Showing posts with label .H I D D E N H O L I N E S S. Show all posts
Showing posts with label .H I D D E N H O L I N E S S. Show all posts

Aug 8, 2019

Sheer Act of Will

I’m sitting in the shade at the Kotel (Western Wall) waiting for my friend Ruthie who’s standing stock-still, praying. In front of me are Ruthie’s sister-in-law and a woman she’s escorted to the Wall. The woman shakes my hand: she’s Sandra from somewhere Texas; it’s her first time in Israel, first prayers at the Kotel, and as one of the Bnei Noach, (a Noahide), she’s truly moved to be here.

This last part takes explaining.

Judaism not only doesn’t encourage converts, there were times and will be another when converts are not accepted at all. The Torah however puts a requirement on all non-Jews to observe seven out of the 613 mitzvot (commandments). Those who choose to observe these mitzvot are called Noahides.

Sandra has unfolded a blueprint of the Second Temple on her lap. A former sheriff’s deputy, she’s particularly interested, she says, in where the Great Court had been housed. In her twang she recites, with profound respect, the Noahide mitzvah to set up just laws and courts.

I have other interests. Does she have a horse? Where is her holster? Back in Texas does she carry a rifle on her shoulder or pack a set of pistols, one for each hand? Could we see her badge?

Sandra confides, “I managed to hang a plaque in the corner of the courthouse back home without ruffling any feathers: Zion will be redeemed with justice, and those who return to her, with righteousness.”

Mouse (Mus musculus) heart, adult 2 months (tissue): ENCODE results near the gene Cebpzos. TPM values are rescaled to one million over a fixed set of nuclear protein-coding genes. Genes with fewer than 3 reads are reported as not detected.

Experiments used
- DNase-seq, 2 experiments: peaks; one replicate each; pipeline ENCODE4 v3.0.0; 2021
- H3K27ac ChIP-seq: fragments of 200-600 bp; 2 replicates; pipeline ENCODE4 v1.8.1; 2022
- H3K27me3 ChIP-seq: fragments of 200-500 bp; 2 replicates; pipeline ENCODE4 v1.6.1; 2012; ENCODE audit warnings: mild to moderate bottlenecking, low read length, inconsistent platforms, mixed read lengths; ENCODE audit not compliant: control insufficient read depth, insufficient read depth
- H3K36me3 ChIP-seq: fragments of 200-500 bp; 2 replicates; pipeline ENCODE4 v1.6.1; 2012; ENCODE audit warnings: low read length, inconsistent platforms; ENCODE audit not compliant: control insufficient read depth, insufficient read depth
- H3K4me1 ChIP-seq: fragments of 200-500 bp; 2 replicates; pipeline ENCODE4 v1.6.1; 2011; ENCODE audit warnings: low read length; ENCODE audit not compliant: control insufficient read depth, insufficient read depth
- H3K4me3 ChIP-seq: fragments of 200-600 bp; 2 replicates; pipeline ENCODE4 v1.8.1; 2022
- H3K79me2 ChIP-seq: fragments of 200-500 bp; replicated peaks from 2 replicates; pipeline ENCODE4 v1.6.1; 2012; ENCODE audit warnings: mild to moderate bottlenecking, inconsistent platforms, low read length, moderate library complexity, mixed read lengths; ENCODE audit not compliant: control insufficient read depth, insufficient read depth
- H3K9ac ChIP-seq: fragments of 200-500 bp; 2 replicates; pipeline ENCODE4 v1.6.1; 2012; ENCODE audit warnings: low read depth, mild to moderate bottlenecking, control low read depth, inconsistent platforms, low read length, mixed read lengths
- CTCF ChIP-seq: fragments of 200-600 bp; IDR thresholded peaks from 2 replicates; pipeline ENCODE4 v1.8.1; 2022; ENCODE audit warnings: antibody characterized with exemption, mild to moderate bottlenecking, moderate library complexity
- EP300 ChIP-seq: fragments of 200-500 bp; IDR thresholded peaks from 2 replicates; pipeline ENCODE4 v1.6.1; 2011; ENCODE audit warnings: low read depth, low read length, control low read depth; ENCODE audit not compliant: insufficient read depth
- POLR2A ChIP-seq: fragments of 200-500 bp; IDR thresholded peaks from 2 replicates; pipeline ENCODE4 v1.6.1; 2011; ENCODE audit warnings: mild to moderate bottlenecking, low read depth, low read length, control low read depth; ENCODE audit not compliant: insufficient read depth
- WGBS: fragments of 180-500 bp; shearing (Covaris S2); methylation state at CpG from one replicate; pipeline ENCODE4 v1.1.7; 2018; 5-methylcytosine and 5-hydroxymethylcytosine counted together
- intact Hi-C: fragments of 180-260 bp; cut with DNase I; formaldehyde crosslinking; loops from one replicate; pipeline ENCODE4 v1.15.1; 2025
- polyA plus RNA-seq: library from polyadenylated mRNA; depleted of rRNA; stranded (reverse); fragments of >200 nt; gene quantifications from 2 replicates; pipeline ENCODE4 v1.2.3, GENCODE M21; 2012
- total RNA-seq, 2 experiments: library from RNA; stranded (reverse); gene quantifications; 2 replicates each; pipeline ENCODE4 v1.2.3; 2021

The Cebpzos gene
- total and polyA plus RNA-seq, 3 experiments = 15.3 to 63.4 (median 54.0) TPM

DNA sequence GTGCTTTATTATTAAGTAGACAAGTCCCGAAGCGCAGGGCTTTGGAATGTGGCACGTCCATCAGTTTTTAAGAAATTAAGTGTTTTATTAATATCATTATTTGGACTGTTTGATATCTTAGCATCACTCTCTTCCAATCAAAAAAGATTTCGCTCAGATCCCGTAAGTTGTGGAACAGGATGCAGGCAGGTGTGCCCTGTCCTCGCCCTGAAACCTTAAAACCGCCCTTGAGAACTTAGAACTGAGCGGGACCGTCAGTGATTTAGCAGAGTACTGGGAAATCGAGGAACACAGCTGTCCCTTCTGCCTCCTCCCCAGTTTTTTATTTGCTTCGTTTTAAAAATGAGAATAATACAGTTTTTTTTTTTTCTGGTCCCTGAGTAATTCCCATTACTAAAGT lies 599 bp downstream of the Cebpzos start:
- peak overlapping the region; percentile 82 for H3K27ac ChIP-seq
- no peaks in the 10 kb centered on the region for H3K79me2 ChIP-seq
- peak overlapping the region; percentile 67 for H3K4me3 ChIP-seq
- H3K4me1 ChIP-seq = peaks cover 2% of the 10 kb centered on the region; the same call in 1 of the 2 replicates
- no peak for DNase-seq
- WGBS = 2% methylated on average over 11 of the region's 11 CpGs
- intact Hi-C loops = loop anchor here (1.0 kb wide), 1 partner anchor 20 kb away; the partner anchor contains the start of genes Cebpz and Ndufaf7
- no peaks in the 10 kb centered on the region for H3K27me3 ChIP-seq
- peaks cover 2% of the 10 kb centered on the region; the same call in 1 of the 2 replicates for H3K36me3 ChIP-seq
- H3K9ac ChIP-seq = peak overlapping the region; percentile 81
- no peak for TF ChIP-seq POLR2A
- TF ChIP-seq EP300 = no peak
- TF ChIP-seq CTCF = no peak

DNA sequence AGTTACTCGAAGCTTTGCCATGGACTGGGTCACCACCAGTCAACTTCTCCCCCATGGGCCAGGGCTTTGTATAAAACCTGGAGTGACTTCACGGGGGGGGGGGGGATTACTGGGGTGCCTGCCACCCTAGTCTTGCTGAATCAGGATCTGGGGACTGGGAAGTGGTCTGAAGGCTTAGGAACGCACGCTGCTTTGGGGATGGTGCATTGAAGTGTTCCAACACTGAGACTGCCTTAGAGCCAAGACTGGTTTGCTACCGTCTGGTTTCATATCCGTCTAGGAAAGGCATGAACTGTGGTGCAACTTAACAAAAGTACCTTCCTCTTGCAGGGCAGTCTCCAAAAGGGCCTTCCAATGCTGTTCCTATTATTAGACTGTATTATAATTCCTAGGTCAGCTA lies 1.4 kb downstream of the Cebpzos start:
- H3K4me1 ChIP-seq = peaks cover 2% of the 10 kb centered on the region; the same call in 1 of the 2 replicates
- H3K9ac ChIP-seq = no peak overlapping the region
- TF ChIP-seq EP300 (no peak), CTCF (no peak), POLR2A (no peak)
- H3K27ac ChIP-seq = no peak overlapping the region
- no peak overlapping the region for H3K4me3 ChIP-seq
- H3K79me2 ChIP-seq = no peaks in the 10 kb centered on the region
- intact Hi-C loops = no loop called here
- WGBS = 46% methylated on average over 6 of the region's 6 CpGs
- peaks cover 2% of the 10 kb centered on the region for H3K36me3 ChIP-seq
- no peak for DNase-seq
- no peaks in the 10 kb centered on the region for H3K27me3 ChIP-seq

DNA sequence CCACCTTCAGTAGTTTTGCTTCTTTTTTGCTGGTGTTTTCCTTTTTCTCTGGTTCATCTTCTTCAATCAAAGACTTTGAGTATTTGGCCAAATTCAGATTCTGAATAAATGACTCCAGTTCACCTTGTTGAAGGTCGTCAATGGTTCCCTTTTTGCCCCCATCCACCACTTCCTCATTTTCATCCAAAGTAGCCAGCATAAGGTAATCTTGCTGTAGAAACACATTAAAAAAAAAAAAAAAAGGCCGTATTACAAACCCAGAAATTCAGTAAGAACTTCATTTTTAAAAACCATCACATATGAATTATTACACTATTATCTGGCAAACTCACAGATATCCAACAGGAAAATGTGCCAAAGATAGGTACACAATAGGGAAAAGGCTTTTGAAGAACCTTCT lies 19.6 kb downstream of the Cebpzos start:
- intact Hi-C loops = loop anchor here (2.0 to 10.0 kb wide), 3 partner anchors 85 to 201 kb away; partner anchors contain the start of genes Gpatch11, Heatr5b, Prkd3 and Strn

Her horse trots off, her holster disappears; Sandra has stirred up a two colliding memories.

Inside the old Brooklyn Federal Courthouse there was a relief of Lady Justice and an inscription, an exhortation: Justice, justice shall you pursue. It moved me. I started jury duty one Monday morning feeling I was doing something holy.

The case was this. The defendant, coolly, expensively dressed, was accused of using an ex-girlfriend as a drug mule. He had the girlfriend, mother of three of his children, conceal heroin in her person in Jamaica and fly to JFK, where he was waiting to relieve her of her burden.

The FBI was also waiting; the defendant and his mule were arrested. Why she was in prison and he was free we wouldn’t learn until after the trial. The testimony had a horrible peak. Our jury was led out of court. When we returned the girlfriend, in a pathetic prison dress, was seated in the witness box. You could hear chains clanging whenever she moved.

Five minutes of her testimony was enough to tell me that the defendant’s story (he was at the airport to meet a relative who never showed; the girlfriend had planned the drug deal all by herself) was boloney. This woman couldn’t plan her way into a parking spot. Her kids (his kids) were being raised in Jamaica by her mother; she was looking at decade in jail with no parole. She looked pitiful; the defendant looked at his watch.

Deliberations lasted three days. One of our jurors was farcical: with a roll of paper towel and bottle of blue spray she’d found under the sink she busied herself cleaning the coffee machine, the counter, the mini-fridge, the table. When she finished she’d start again, the whole time mumbling “the man ain’t guilty.” We could not get her to sit with us or explain her verdict.

One of the two male jurors, Thomas, was scary. “Cops, the Feds, the whole damn government lies.” It was because of their lies, he bellowed, that his ex-wife was granted her divorce and sole custody of their kids.

“Same thing here. The defendant ain’t guilty. The Feds,” he explained like we were dumbbells, “set him up – it’s a big damn sting.”